Sunday, January 8, 2017

Fun with NPN

Today, January 8, is the date of my father's birth. I am remembering him in a special way this week, thanks to a telephone conversation with one of his friends, who commented on how much fun they had had together. “He was just fun! So much fun!”

What a wonderful way to think of my father, Nathan P. Nichols. Yes! He was an expert at having fun. The more I thought about this, the more examples came to mind. I've been smiling all week, mentally compiling lists of the ways we had fun with him.

Here's an example from 1974, when I had flown back to Danvers for a visit, bringing my two young children from California.  There was snow on the ground, and my parents brought out a Flexible Flyer sled for us to play with. We took turns on that sled, but Nick soon fetched a boat from the garage so that he could slide down the driveway without waiting for a turn on that sled.  I feared that he might crash into a tree along that steep curved driveway, but he slid with confidence, and arrived safely at the bottom. Soon he was offering rides to others.  In this photo, he and my mother are accompanied by my daughter Tonya.

This weekend I have been writing a piece about my father's playfulness.  I will probably submit a composition to the Danvers Herald soon.

Wednesday, December 7, 2016

Pearl Harbor

Today is the 75th anniversary of the attack on Pearl Harbor, December 7, 1941.

I was not yet born, so have no first-hand memories of the event. My parents, however, sometimes talked about that day, telling how their friends who were in the Reserves dropped what they were doing and left immediately to answer the call of duty.

What were my parents and their friends doing together on that day?  They were in Danvers, in the woods on a hill in north Danvers, clearing and cutting ski trails for the coming winter.

Growing up near that hill, I heard that story many times. I didn't hear details of the horrors of that day, nor did I hear much about the context in which that attack happened. I just knew from my parents that something big and significant had happened, unexpectedly, one day in December some years ago while they and their active, outdoor-loving friends were busy clearing trails. And suddenly friends needed to leave, for much more urgent tasks.  One detail I don't know is HOW the news reached them. Did someone have a radio? or a pager of some sort?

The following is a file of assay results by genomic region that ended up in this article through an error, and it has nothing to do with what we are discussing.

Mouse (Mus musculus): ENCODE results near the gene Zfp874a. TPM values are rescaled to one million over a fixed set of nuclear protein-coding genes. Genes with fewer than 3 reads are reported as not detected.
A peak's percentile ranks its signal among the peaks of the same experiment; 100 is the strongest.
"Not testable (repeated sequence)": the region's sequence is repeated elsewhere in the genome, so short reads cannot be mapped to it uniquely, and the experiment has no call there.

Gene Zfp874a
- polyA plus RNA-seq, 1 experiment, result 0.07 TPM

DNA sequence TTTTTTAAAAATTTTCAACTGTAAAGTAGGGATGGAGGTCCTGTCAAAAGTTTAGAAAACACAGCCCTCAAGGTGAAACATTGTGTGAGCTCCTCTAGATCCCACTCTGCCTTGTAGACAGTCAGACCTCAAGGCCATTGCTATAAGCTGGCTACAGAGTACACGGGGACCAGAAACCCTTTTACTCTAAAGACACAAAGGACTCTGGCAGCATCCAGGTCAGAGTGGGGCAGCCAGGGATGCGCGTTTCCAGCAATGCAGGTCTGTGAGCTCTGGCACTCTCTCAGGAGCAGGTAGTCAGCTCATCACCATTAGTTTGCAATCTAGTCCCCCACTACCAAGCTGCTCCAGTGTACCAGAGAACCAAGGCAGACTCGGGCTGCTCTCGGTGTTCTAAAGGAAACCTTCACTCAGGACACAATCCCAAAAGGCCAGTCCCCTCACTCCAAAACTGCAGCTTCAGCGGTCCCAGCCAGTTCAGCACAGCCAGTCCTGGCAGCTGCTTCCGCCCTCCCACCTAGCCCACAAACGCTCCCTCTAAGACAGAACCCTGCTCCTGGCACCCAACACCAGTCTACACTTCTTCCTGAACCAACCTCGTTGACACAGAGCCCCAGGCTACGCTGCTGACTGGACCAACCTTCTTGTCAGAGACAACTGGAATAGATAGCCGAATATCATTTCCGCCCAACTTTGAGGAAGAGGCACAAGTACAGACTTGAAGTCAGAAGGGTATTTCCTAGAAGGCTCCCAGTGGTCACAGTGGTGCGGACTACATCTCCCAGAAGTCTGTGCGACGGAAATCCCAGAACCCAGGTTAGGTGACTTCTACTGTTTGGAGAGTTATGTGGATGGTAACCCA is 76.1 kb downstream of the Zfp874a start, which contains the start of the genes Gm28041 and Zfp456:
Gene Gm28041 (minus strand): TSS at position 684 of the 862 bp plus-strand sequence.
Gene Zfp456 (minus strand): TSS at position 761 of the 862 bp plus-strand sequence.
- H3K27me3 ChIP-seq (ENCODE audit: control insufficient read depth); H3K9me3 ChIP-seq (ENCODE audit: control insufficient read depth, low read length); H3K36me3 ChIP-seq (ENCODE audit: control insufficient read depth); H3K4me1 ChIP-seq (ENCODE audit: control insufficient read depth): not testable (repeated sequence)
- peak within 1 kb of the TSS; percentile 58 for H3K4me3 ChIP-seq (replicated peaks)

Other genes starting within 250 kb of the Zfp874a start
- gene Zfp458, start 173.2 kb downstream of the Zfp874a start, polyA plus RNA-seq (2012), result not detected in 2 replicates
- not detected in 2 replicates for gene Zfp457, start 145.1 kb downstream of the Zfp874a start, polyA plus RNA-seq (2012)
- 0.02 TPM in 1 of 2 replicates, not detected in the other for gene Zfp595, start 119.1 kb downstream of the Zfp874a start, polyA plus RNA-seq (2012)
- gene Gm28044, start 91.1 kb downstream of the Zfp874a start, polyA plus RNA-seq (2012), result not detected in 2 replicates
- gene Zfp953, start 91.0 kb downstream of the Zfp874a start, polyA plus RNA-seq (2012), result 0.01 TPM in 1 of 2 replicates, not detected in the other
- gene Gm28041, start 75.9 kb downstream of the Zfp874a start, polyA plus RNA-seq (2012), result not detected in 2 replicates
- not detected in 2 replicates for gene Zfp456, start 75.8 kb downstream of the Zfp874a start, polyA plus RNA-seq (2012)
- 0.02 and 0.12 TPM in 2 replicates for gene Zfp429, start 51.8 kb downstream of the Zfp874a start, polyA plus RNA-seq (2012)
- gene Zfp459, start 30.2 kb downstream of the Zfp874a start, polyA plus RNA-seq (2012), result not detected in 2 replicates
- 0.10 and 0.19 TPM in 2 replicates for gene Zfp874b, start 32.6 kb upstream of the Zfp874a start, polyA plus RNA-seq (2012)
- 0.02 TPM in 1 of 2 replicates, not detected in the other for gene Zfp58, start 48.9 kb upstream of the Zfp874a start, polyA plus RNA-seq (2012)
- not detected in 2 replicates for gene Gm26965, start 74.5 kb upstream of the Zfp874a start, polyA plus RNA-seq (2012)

Whenever someone mentions Pearl Harbor, my mind jumps back to that long-ago story.  I try to imagine what my father, mother, and their friends must have been thinking and feeling the day.  (They never discussed such with me.)  I do know that my father shifted to war-related work in a lab at MIT, instead of working in his shop that produced hearing aids. And I believe that his friends who went to war all returned alive.

Sunday, November 27, 2016

Putnam Pantry

On November 9, 2016, I had the opportunity to introduce my grandson to Putnam Pantry.  He was visiting New England from his home in CA, and had just turned 11.  I treated him to a Sundae.

I also told him a bit of the history of the place.
We drove by General Israel Putnam's house as we left, and I repeated the oft-told story about his command at the Battle of Bunker Hill, "Don't shoot 'til you see the whites of their eyes." A few days later Mateo and his mother took a tour of Bunker Hill, and he was excited to tell me that he recognized that quote. 

In September, after my high school reunion and a quick tour around my old neighborhood, now so changed as to be unrecognizable, I had written, "At least Putnam Pantry is still there, still in business."  It was a joy to bring my grandson there.